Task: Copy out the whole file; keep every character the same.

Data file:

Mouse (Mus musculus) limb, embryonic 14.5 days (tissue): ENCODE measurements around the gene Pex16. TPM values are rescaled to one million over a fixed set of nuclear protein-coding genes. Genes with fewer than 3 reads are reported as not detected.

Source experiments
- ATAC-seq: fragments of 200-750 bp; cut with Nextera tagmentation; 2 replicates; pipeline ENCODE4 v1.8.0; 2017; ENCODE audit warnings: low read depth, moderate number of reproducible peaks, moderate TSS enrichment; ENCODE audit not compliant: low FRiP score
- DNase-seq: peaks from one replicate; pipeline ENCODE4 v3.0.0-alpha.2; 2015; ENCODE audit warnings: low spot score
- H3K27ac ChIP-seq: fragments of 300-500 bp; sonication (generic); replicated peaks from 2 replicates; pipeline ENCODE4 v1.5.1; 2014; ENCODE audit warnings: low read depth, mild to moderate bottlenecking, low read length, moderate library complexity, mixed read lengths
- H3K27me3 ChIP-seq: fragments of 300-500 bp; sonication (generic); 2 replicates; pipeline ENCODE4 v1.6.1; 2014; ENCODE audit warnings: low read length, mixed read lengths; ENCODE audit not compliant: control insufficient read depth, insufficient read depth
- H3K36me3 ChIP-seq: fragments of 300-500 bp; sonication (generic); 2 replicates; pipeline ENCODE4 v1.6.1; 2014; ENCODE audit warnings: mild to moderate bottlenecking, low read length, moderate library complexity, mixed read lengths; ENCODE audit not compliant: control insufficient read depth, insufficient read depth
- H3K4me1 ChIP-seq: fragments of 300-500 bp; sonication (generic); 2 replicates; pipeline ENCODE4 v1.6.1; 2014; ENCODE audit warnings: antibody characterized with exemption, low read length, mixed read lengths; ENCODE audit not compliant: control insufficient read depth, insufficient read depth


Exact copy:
Mouse (Mus musculus) limb, embryonic 14.5 days (tissue): ENCODE measurements around the gene Pex16. TPM values are rescaled to one million over a fixed set of nuclear protein-coding genes. Genes with fewer than 3 reads are reported as not detected.

Source experiments
- ATAC-seq: fragments of 200-750 bp; cut with Nextera tagmentation; 2 replicates; pipeline ENCODE4 v1.8.0; 2017; ENCODE audit warnings: low read depth, moderate number of reproducible peaks, moderate TSS enrichment; ENCODE audit not compliant: low FRiP score
- DNase-seq: peaks from one replicate; pipeline ENCODE4 v3.0.0-alpha.2; 2015; ENCODE audit warnings: low spot score
- H3K27ac ChIP-seq: fragments of 300-500 bp; sonication (generic); replicated peaks from 2 replicates; pipeline ENCODE4 v1.5.1; 2014; ENCODE audit warnings: low read depth, mild to moderate bottlenecking, low read length, moderate library complexity, mixed read lengths
- H3K27me3 ChIP-seq: fragments of 300-500 bp; sonication (generic); 2 replicates; pipeline ENCODE4 v1.6.1; 2014; ENCODE audit warnings: low read length, mixed read lengths; ENCODE audit not compliant: control insufficient read depth, insufficient read depth
- H3K36me3 ChIP-seq: fragments of 300-500 bp; sonication (generic); 2 replicates; pipeline ENCODE4 v1.6.1; 2014; ENCODE audit warnings: mild to moderate bottlenecking, low read length, moderate library complexity, mixed read lengths; ENCODE audit not compliant: control insufficient read depth, insufficient read depth
- H3K4me1 ChIP-seq: fragments of 300-500 bp; sonication (generic); 2 replicates; pipeline ENCODE4 v1.6.1; 2014; ENCODE audit warnings: antibody characterized with exemption, low read length, mixed read lengths; ENCODE audit not compliant: control insufficient read depth, insufficient read depth